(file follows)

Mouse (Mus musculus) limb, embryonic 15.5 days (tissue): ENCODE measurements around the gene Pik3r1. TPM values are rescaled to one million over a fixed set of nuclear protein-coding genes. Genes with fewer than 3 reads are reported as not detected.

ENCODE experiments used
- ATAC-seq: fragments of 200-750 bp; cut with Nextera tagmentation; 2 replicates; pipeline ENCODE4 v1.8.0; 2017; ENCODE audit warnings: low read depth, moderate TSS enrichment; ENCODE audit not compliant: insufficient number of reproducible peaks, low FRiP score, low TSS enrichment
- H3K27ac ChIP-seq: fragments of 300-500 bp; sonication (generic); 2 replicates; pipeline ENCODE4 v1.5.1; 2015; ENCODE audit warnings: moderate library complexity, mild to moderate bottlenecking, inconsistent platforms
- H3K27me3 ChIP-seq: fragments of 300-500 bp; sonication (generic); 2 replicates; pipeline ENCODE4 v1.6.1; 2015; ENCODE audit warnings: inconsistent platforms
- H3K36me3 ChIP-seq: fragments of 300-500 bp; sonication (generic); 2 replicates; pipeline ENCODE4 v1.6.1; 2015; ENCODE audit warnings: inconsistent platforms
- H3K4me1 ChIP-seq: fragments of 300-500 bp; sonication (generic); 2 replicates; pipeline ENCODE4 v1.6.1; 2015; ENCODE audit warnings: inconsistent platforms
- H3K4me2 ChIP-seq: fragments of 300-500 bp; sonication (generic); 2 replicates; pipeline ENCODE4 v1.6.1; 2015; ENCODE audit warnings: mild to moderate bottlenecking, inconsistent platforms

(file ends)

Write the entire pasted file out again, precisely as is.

Mouse (Mus musculus) limb, embryonic 15.5 days (tissue): ENCODE measurements around the gene Pik3r1. TPM values are rescaled to one million over a fixed set of nuclear protein-coding genes. Genes with fewer than 3 reads are reported as not detected.

ENCODE experiments used
- ATAC-seq: fragments of 200-750 bp; cut with Nextera tagmentation; 2 replicates; pipeline ENCODE4 v1.8.0; 2017; ENCODE audit warnings: low read depth, moderate TSS enrichment; ENCODE audit not compliant: insufficient number of reproducible peaks, low FRiP score, low TSS enrichment
- H3K27ac ChIP-seq: fragments of 300-500 bp; sonication (generic); 2 replicates; pipeline ENCODE4 v1.5.1; 2015; ENCODE audit warnings: moderate library complexity, mild to moderate bottlenecking, inconsistent platforms
- H3K27me3 ChIP-seq: fragments of 300-500 bp; sonication (generic); 2 replicates; pipeline ENCODE4 v1.6.1; 2015; ENCODE audit warnings: inconsistent platforms
- H3K36me3 ChIP-seq: fragments of 300-500 bp; sonication (generic); 2 replicates; pipeline ENCODE4 v1.6.1; 2015; ENCODE audit warnings: inconsistent platforms
- H3K4me1 ChIP-seq: fragments of 300-500 bp; sonication (generic); 2 replicates; pipeline ENCODE4 v1.6.1; 2015; ENCODE audit warnings: inconsistent platforms
- H3K4me2 ChIP-seq: fragments of 300-500 bp; sonication (generic); 2 replicates; pipeline ENCODE4 v1.6.1; 2015; ENCODE audit warnings: mild to moderate bottlenecking, inconsistent platforms